It’s 1948 France, that Alexandre Astruc, a film theorist, coined the term caméra-stylo (camera pen). Astruc expressed that as a poet uses his pen, an auteur uses his camera. What makes a successful auteur, is the expression of a personal vision, and reflecting that vision to the screen.
Michelangelo Antonioni was not only an auteur but a disrupter in the film industry. A director whose films went against the grain. Antonioni played by no critics’ rules. He shot instinctively, and with rhythm, to give his film a sense of structure.
Antonioni did come from a fortunate family that owned some land, with Catholic roots, and a supportive community. But the times were far from rainbows and roses. Postwar effects made it difficult for everyone in the world to heal. From World War II to American presidential assassinations, the Watergate scandal, and diminishing trust in the government created a dark landscape. This is partly the reason why there’s such success in the newly formed neo-noir genre. Antonioni lived all these harsh realities, and it’s why his paranoia transferred so easily to the big screens.
He started his career by creating neorealist documentaries in Italy. Films such as Gente del Po (1943), which highlighted the struggles, and hard condition the poor fisherman families had to endure. He was recognized by Italian National Syndicate awards numerous times for his documentaries, short films, and feature-length films from Story of a Love Affair (1951), L’ Avventura (1960), La Notte (1961), L’Eclisse (1962), Red Desert (1964), to his masterpiece Blowup (1966).
Genre and Themes
Antonioni wanted to understand the world he lived in but always had his moral conscious fogging his quest to revealing a bigger truth. These personal hardships that Antonioni experiences throughout his life reflected in his offerings on screen. In his most critically acclaimed film, Blowup (1966), there’s an eerie understanding of the world around the characters. The stories narrative has no sense of direction. Yet the environment around the protagonist tells us unconventional truths of reality.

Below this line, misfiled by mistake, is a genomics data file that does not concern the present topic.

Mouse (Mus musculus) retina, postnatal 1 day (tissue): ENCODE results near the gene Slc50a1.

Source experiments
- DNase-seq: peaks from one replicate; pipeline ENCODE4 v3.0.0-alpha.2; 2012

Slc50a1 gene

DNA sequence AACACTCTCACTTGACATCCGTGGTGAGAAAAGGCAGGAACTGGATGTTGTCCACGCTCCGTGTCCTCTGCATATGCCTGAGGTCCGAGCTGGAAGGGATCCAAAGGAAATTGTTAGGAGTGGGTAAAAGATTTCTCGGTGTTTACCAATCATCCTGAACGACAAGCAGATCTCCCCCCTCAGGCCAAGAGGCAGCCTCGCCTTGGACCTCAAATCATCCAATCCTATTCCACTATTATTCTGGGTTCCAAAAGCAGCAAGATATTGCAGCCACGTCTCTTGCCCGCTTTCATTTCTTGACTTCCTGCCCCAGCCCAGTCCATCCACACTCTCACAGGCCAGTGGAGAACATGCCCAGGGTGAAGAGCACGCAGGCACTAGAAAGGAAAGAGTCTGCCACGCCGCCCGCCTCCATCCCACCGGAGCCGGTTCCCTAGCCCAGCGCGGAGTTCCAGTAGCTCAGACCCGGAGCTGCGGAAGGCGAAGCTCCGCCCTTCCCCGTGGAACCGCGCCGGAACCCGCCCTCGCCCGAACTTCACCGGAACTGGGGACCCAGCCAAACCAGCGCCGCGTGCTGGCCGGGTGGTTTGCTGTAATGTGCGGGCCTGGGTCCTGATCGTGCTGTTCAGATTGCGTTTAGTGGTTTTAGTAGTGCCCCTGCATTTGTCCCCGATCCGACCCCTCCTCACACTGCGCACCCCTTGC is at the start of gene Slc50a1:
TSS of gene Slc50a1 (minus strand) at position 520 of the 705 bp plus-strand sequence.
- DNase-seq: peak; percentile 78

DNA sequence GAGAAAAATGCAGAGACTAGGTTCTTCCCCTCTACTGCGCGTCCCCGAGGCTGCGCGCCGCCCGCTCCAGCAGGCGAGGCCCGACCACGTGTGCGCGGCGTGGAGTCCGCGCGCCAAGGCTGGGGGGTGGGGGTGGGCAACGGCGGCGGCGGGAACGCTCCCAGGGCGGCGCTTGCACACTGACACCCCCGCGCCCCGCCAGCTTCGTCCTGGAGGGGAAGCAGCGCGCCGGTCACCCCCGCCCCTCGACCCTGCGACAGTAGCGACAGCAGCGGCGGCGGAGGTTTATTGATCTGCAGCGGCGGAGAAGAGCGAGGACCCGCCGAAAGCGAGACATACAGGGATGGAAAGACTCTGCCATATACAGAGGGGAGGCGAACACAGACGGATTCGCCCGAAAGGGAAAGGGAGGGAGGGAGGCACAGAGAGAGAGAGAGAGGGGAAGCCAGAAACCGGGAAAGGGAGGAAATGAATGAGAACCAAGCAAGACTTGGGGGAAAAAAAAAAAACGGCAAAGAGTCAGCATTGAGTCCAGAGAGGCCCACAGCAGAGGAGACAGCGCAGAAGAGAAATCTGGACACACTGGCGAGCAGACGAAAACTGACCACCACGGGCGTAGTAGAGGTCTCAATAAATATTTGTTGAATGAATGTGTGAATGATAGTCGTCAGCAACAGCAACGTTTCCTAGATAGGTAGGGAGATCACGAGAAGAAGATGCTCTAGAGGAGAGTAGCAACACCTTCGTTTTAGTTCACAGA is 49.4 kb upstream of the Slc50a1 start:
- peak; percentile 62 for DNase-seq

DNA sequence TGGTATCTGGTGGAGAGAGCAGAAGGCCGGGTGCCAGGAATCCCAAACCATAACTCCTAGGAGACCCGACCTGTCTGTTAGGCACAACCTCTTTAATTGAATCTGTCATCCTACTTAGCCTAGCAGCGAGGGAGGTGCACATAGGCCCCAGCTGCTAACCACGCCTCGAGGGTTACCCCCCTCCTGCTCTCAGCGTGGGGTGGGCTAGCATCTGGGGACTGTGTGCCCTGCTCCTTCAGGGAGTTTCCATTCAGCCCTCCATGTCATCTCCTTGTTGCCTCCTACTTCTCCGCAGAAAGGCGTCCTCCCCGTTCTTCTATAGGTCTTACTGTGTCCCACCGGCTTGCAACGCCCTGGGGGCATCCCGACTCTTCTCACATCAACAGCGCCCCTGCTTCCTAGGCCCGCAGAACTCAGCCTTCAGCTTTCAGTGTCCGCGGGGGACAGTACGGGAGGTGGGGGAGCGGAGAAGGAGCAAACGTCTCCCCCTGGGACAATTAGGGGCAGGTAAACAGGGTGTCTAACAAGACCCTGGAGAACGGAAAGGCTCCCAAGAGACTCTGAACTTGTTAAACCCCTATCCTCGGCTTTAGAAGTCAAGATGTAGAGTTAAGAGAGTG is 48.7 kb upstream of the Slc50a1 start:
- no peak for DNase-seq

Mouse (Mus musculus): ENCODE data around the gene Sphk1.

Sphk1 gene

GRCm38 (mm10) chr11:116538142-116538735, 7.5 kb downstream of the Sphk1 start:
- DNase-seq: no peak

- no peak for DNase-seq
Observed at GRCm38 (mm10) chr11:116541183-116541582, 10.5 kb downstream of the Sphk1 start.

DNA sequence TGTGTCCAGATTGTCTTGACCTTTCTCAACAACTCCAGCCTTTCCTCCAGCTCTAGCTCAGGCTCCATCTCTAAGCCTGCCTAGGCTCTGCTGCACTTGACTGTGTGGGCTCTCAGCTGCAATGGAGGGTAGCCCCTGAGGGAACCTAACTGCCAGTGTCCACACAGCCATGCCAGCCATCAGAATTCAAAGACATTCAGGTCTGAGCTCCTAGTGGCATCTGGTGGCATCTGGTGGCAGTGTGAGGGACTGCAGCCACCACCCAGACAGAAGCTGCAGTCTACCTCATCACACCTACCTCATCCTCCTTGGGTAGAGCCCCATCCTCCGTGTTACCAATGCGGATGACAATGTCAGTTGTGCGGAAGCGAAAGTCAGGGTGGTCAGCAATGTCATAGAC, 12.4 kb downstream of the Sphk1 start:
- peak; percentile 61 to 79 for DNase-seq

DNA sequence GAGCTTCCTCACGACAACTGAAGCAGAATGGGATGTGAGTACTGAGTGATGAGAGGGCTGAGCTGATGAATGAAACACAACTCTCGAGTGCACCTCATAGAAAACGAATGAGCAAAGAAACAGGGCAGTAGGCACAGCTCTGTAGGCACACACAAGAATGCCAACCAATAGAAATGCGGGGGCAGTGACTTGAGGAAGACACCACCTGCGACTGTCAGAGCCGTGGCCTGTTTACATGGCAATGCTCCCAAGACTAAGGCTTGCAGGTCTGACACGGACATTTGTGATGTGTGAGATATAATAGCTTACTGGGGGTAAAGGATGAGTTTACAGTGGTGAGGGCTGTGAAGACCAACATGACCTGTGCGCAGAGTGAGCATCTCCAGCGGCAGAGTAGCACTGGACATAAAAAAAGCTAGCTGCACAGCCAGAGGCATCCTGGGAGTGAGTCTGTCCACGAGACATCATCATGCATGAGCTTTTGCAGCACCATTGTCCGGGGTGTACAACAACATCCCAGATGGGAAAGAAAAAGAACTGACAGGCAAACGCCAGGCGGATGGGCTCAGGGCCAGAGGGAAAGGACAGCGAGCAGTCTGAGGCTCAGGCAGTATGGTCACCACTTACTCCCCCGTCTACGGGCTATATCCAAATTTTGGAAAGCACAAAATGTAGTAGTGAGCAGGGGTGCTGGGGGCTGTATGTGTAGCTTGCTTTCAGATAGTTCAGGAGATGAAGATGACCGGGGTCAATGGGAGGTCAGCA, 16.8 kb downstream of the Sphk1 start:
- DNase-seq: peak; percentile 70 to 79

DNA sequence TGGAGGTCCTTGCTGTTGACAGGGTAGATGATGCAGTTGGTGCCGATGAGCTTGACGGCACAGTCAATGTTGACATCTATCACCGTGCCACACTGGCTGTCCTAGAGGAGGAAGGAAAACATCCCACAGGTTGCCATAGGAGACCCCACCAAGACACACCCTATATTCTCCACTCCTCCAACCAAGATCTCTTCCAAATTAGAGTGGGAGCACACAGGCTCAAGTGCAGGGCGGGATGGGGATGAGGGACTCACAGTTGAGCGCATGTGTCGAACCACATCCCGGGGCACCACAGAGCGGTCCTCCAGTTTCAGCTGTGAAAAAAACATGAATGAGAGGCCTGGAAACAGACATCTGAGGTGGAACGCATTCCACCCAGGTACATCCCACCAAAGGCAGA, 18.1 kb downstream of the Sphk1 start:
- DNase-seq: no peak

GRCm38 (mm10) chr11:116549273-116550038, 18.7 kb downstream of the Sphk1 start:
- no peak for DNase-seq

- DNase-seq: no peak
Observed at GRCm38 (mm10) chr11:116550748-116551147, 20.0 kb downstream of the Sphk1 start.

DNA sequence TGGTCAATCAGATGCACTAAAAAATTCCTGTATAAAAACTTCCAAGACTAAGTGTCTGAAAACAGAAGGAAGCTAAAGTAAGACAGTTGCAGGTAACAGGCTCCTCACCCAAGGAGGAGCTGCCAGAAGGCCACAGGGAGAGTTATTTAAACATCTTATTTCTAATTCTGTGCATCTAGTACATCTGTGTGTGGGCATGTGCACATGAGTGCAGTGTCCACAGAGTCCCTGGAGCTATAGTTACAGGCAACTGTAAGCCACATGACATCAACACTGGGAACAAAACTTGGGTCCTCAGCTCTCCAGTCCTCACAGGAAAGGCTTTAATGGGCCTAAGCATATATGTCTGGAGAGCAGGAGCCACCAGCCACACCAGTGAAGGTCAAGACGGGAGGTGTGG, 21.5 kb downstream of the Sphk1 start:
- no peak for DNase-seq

Thomas (the protagonist in Blowup) moves nervously with the world. He doesn’t seem to have a grip on his reality or his emotions. Instead, he desperately uses his camera as a means of understanding reality. However, in the end, Thomas seems to never find what he was initially looking for. Were the shots he took at the London park at the beginning of the film any more important than the mime tennis game at the end of the film? Which image is the truest reality? Are any of them? These questions aren’t directly answered in the film through dialogue. And that was Antonioni’s way. He forced his audience to pay closer attention to the world around them, rather than its dialogue.
You won’t see traditional narrative development in most of his film. When creating films, he doesn’t want his viewers to be fixated by a single entity, or character. Rather, he wants his audience to focus on the bigger actions of the world around. Critics of Michelangelo Antonioni’s work constantly search for meaning in his characters when they should view his characters as a flash in the pan. Pawns of a larger game that create personal experiences for the audience. They are not the focus.
L’Avventura (1960), for example, tends to focus much more on composition, odd pacing of the camera (much like we see in Blowup) and emotion. This film gives us the impression it will mainly focus on the search of a woman that goes missing. This missing woman’s lover Sandro and best friend Claudia go search for her. The visual composition builds on the casual interest between Sandro and Claudia. The emotion is increasingly emphasized as the film progresses.
Though the character’s development is important in L’Avventura (1960), it is not what’s most important. Watching the film at a macro level, Antonioni’s camera shots and rhythm point to a larger meaning. Love is found, rather than lost. The camera tells us more than the narrative.
The auteur theory not only applies to Michelangelo Antonioni but revolutionized the way a filmmaker can express their vision. Antonioni was so great at taking a personal experience and creating a unique story that wasn’t previously told. Telling the story and the motif around the lenses, rather than the scripture. And lasting the test of time.
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